Saturday, January 14, 2006

Doug's Final Down

There are many ways you could tell the story of Doug Flutie. One could go on about his stats—passing yardage, completion percent, rushing, and so on. You could tell about his years in the Canadian League with his many awards and championships and his eventual return to America and the NFL. You could even tell about his winning record standing in for the injured Rob Johnson with the Buffalo Bills. Those are not the stories I want to tell.

Flutie certainly isn't the best quarterback to have ever stepped on the field, nor is he the worst. In a game that favors massive players, his 5'10", 180 lb. frame is considered to be too small. A lot of his NFL career has been as a backup to larger, and younger, quarterbacks. That is not the story I want to tell, either.

There's the story of the Doug the husband and father of two—a daughter and an autistic son. It's the story of the man who loved his son so much that he set up the Flutie Foundation to help fund research into autism. While that story is a wonderful one, it's still not the one I want to tell.

No, the story that I want to tell is about The Pass and a kick.

I was lucky enough to be watching the Boston College/University of Miami game in 1984 when in the last seconds of the game, with BC down, Flutie threw perhaps the most famous Hail Mary pass in football to date. I wasn't even interested in football then, but knew that I had witnessed a special moment in sport. By underestimating the strength of Flutie's arm, Miami's defense lined up too short and allowed him to connect with Gerard Phelan a yard into the end zone on a post route. Whenever people talk about The Immaculate Reception, they're talking about that day and that play. BC would finish the season by winning their first bowl game since 1941.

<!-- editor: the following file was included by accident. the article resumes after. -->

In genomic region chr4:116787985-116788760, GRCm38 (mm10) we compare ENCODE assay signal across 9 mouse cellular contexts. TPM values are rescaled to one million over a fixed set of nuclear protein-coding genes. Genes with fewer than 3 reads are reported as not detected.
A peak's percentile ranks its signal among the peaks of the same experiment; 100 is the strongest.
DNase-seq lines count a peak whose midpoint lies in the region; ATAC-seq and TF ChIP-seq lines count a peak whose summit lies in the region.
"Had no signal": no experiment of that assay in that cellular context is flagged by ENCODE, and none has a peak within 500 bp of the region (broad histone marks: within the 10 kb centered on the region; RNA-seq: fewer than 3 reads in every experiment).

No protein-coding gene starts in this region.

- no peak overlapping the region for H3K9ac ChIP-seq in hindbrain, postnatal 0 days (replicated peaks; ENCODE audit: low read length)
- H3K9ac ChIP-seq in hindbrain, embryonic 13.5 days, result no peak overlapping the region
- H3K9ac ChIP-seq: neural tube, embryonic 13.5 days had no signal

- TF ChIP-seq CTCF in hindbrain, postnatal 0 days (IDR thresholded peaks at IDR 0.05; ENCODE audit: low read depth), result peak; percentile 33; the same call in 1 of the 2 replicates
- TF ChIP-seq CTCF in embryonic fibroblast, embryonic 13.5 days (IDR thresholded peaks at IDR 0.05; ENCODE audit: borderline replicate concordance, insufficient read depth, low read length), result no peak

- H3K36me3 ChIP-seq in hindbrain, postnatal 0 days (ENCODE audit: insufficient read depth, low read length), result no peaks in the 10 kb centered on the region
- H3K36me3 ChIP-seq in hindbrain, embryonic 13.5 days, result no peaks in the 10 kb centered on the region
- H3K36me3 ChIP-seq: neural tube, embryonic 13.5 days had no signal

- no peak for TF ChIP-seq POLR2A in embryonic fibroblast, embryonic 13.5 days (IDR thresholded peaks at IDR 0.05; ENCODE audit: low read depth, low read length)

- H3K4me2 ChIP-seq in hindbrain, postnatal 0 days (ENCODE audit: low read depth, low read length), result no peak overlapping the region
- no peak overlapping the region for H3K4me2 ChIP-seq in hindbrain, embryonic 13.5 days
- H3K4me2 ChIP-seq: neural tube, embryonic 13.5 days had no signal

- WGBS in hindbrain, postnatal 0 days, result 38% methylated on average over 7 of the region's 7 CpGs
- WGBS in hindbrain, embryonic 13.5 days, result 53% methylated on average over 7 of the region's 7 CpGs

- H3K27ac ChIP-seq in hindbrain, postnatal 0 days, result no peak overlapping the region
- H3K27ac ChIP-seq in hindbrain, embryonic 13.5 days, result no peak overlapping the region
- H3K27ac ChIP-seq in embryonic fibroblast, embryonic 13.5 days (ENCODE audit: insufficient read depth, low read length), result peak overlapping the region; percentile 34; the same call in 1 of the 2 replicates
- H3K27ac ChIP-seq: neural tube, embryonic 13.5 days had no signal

The kick happened some 21 years after that in the twilight of his career. With a playoff berth already assured, the Patriots' coach was playing the second and third string when he sent Flutie in for what at first blush seemed like a 2 point conversion. Upon receiving the ball, Flutie dropped it to the turf and made a beautiful kick off of the bounce for the extra point—the first drop kick in professional football since 1941. Although the Patriots went on to lose the game, it was an exciting—if perhaps somewhat pointless—moment in football history.

I don't expect that he'll be back on the field again; at the age of 43, he's frankly getting too old to play professional football. So it seems all good things must end—and in the end, this is not just the story of a player, but rather it's more about a feeling of excitement inherent in a sport. Watching Doug Flutie over the years has been exciting for the style and energy he displayed every time he stepped out on the field. Every time I watched him play it reminded me that football was a game before it was a sport—and games were meant to be fun.


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